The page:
Despite the long queues at every petrol station in Brentwood and Ongar in the last week, there is no shortage of fuel in refineries. I have great sympathy for those who need fuel to get to work as carers, key workers and professional drivers. As the industry and the government has made clear, people should buy petrol as they normally do - hopefully, as people have filled up more than they normally would, things will return to normal in the next few days.
There are challenges facing the haulage industry - primarily caused by a shutdown in driver testing during the pandemic - and the Government has already taken action to increase the supply of HGV drivers, including streamlining the process for testing new drivers and increasing the number of tests available by 50 per cent, with plans for a further 50,000 a year.
There was certainly plenty of lorries on the M25 on Friday, providing a background hum of traffic as I stood in a field which is part of the planned route for the Lower Thames Crossing, looking carefully at slight colour changes in the clay at the bottom of a trench. This was one of a number of trial trenches dug across parts of the proposed LTC route by archaeologists employed by National Highways to find out what historical records might be affected, disturbed or worked around during the course of any road-building which goes ahead.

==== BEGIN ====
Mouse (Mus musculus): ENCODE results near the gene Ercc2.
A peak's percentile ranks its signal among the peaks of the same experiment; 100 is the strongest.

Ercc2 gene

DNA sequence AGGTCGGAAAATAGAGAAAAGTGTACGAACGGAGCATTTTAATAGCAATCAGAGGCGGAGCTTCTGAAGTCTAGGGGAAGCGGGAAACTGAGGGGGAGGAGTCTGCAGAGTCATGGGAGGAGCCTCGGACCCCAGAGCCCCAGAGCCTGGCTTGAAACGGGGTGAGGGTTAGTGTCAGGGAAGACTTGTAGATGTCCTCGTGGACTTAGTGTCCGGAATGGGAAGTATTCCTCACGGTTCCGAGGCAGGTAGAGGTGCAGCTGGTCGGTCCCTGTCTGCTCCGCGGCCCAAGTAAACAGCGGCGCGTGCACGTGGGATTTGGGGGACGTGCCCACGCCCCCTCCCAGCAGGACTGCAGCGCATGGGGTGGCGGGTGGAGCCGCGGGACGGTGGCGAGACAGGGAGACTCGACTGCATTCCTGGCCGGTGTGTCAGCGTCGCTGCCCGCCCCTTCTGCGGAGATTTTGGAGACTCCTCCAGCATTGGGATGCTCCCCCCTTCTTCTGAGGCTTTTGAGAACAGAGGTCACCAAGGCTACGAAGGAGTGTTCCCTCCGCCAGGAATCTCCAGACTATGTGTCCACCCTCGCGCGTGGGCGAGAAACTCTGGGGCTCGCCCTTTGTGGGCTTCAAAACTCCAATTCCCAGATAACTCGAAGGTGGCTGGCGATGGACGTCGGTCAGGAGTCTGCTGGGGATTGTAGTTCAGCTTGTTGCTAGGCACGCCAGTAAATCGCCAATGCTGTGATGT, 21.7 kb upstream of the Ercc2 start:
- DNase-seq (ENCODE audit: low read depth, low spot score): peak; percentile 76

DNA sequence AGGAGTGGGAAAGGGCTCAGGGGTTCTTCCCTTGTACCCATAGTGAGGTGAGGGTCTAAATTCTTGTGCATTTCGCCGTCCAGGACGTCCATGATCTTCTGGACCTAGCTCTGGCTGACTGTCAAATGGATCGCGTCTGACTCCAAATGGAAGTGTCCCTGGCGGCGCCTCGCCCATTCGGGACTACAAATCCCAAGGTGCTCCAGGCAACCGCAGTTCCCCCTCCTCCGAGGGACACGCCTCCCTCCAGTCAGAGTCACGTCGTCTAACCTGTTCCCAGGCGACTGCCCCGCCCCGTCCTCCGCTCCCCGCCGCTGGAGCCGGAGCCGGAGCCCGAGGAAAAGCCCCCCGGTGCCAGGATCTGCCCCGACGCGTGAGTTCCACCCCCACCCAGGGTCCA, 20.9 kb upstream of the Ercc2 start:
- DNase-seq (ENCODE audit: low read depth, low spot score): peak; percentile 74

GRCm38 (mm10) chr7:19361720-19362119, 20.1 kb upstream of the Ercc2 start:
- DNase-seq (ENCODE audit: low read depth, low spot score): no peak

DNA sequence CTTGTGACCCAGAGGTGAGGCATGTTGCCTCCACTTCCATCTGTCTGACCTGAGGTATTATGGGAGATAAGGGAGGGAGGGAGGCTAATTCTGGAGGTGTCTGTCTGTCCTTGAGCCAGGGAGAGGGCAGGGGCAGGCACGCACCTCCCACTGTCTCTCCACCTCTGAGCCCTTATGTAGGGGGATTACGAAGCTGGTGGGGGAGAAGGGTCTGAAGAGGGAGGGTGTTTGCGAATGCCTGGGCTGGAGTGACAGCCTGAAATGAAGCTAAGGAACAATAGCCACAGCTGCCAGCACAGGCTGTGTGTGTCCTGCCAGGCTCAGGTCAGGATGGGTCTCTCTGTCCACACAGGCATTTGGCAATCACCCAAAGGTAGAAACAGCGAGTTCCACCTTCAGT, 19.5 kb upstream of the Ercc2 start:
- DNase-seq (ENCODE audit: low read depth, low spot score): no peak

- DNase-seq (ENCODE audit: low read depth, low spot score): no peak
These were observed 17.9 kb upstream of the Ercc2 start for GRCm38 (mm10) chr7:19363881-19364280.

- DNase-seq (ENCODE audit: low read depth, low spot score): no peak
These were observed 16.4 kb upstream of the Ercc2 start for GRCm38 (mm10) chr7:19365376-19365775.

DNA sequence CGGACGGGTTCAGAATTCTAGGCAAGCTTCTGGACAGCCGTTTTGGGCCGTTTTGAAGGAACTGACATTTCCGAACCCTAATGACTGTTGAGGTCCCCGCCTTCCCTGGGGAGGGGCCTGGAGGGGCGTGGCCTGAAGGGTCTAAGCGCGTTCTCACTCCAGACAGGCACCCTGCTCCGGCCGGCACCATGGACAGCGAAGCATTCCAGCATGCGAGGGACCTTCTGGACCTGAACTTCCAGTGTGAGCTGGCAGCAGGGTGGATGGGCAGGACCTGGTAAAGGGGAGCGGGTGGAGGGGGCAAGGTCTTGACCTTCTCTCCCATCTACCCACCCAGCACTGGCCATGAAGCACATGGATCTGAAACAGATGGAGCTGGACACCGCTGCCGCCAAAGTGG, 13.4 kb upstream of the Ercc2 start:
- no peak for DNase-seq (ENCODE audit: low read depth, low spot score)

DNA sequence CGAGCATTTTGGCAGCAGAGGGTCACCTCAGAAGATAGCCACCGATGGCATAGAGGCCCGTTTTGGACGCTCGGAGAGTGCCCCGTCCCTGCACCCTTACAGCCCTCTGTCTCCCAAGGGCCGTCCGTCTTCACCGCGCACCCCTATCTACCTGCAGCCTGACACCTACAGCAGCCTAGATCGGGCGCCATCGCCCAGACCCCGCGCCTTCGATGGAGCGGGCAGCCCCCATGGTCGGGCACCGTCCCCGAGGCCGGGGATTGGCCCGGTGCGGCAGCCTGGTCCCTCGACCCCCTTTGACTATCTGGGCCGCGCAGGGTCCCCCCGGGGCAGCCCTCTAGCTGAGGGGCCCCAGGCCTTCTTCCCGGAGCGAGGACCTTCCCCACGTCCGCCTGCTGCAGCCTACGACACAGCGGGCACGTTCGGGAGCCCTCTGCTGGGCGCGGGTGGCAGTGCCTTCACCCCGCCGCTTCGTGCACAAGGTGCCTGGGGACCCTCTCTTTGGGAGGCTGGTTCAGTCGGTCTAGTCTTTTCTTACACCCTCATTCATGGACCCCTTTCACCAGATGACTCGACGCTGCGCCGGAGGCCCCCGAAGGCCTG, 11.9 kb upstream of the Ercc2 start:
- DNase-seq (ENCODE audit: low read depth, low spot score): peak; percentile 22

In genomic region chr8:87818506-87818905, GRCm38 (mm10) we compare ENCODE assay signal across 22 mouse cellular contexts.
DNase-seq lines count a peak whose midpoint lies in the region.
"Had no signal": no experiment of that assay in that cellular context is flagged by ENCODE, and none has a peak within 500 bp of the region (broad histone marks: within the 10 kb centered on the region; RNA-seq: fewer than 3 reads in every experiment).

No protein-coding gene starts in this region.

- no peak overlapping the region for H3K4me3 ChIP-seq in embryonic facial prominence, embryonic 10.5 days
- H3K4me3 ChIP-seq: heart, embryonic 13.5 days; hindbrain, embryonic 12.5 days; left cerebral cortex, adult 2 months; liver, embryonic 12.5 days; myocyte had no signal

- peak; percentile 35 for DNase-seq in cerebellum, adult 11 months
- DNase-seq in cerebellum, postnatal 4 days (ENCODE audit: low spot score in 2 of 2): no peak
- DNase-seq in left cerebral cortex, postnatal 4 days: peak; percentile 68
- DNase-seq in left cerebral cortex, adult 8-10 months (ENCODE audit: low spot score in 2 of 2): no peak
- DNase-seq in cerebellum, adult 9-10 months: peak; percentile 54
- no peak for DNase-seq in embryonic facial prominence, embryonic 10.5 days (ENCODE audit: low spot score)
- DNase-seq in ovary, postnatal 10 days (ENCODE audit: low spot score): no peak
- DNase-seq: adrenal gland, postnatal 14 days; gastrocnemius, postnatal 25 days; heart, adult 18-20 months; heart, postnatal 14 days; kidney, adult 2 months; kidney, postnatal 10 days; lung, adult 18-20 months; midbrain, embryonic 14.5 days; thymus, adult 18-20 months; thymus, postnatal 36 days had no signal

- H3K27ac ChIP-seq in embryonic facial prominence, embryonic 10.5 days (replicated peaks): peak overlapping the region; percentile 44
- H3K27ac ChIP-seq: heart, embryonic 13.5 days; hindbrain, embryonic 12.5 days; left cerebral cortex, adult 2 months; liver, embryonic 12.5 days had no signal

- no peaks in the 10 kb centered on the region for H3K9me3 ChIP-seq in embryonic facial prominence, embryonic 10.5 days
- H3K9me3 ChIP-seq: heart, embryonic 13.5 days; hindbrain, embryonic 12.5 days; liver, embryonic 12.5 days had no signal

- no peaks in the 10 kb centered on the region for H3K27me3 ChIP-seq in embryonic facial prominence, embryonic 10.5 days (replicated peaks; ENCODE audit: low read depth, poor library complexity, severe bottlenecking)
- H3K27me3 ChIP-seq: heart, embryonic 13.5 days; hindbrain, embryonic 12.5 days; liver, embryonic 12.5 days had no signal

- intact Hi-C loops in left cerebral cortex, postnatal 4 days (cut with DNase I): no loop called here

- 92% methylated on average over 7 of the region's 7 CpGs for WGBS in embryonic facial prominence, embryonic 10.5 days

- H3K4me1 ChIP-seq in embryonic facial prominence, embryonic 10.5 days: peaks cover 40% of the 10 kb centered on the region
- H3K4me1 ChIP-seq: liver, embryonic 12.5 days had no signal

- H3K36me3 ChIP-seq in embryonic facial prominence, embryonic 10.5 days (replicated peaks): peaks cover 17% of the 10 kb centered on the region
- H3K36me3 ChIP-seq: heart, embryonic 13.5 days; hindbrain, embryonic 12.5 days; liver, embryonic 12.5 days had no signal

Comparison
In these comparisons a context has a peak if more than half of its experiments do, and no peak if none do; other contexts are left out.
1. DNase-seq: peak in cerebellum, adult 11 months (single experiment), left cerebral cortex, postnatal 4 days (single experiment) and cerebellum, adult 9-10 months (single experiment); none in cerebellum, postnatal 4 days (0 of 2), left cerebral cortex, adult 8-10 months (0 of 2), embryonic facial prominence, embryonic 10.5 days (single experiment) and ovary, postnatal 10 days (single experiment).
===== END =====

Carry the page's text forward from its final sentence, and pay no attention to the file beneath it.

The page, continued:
This work is a key part of any kind of major building work across the UK, allowing archaeologists to find out what might be disturbed, how good the archaeology is, and what can we learn from it. As a former history teacher I was interested to see how national infrastructure is unearthing the past and the steps that are being taken to record and preserve it. Already trenches in Kent have shown clear evidence of salt production, Roman remains, and activity from the Paleolithic, or Old Stone Age, era. Here in Essex similar finds are being made, and I was able to see evidence of a Bronze Age post hole in the trench I visited. It’s clearly fascinating work on a huge project, and I look forward to hearing more about what is unearthed as work continues.